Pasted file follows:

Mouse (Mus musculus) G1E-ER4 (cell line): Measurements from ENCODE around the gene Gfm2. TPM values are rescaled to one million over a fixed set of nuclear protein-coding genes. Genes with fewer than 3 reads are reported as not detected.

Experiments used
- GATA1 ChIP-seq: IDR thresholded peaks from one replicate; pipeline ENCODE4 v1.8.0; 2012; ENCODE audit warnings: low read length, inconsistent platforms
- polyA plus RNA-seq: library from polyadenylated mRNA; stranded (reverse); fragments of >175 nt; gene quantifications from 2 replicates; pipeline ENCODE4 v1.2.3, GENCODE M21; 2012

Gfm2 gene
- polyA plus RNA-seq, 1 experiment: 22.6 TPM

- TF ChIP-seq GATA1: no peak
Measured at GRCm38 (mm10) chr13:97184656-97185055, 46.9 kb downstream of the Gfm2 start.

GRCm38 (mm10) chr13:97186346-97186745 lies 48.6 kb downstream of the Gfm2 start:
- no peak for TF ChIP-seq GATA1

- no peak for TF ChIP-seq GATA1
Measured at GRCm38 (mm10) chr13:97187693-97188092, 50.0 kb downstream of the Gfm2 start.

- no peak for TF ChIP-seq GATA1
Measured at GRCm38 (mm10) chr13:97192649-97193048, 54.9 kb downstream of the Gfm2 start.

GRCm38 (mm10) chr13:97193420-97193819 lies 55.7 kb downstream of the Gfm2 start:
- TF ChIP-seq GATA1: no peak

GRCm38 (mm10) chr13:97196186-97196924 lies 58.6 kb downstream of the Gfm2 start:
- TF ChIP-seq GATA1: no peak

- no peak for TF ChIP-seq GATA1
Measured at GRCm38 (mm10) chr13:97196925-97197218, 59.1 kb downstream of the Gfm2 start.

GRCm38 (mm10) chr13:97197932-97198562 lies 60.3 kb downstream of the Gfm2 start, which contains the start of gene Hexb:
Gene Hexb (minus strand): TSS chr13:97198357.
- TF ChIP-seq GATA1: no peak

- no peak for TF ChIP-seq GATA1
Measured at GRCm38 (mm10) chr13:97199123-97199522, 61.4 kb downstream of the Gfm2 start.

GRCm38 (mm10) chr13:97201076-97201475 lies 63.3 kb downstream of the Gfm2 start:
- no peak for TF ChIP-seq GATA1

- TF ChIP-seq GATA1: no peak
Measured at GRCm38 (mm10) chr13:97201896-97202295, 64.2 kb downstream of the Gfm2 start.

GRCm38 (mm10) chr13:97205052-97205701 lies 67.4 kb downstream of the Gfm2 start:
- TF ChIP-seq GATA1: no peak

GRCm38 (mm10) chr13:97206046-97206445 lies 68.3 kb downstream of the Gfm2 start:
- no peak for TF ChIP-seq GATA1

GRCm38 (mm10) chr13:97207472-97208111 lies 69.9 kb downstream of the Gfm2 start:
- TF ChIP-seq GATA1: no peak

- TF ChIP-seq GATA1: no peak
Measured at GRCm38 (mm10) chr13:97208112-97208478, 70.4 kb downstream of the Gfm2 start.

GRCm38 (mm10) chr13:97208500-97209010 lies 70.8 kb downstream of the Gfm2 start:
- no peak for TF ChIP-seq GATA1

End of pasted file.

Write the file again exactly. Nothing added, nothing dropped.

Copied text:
Mouse (Mus musculus) G1E-ER4 (cell line): Measurements from ENCODE around the gene Gfm2. TPM values are rescaled to one million over a fixed set of nuclear protein-coding genes. Genes with fewer than 3 reads are reported as not detected.

Experiments used
- GATA1 ChIP-seq: IDR thresholded peaks from one replicate; pipeline ENCODE4 v1.8.0; 2012; ENCODE audit warnings: low read length, inconsistent platforms
- polyA plus RNA-seq: library from polyadenylated mRNA; stranded (reverse); fragments of >175 nt; gene quantifications from 2 replicates; pipeline ENCODE4 v1.2.3, GENCODE M21; 2012

Gfm2 gene
- polyA plus RNA-seq, 1 experiment: 22.6 TPM

- TF ChIP-seq GATA1: no peak
Measured at GRCm38 (mm10) chr13:97184656-97185055, 46.9 kb downstream of the Gfm2 start.

GRCm38 (mm10) chr13:97186346-97186745 lies 48.6 kb downstream of the Gfm2 start:
- no peak for TF ChIP-seq GATA1

- no peak for TF ChIP-seq GATA1
Measured at GRCm38 (mm10) chr13:97187693-97188092, 50.0 kb downstream of the Gfm2 start.

- no peak for TF ChIP-seq GATA1
Measured at GRCm38 (mm10) chr13:97192649-97193048, 54.9 kb downstream of the Gfm2 start.

GRCm38 (mm10) chr13:97193420-97193819 lies 55.7 kb downstream of the Gfm2 start:
- TF ChIP-seq GATA1: no peak

GRCm38 (mm10) chr13:97196186-97196924 lies 58.6 kb downstream of the Gfm2 start:
- TF ChIP-seq GATA1: no peak

- no peak for TF ChIP-seq GATA1
Measured at GRCm38 (mm10) chr13:97196925-97197218, 59.1 kb downstream of the Gfm2 start.

GRCm38 (mm10) chr13:97197932-97198562 lies 60.3 kb downstream of the Gfm2 start, which contains the start of gene Hexb:
Gene Hexb (minus strand): TSS chr13:97198357.
- TF ChIP-seq GATA1: no peak

- no peak for TF ChIP-seq GATA1
Measured at GRCm38 (mm10) chr13:97199123-97199522, 61.4 kb downstream of the Gfm2 start.

GRCm38 (mm10) chr13:97201076-97201475 lies 63.3 kb downstream of the Gfm2 start:
- no peak for TF ChIP-seq GATA1

- TF ChIP-seq GATA1: no peak
Measured at GRCm38 (mm10) chr13:97201896-97202295, 64.2 kb downstream of the Gfm2 start.

GRCm38 (mm10) chr13:97205052-97205701 lies 67.4 kb downstream of the Gfm2 start:
- TF ChIP-seq GATA1: no peak

GRCm38 (mm10) chr13:97206046-97206445 lies 68.3 kb downstream of the Gfm2 start:
- no peak for TF ChIP-seq GATA1

GRCm38 (mm10) chr13:97207472-97208111 lies 69.9 kb downstream of the Gfm2 start:
- TF ChIP-seq GATA1: no peak

- TF ChIP-seq GATA1: no peak
Measured at GRCm38 (mm10) chr13:97208112-97208478, 70.4 kb downstream of the Gfm2 start.

GRCm38 (mm10) chr13:97208500-97209010 lies 70.8 kb downstream of the Gfm2 start:
- no peak for TF ChIP-seq GATA1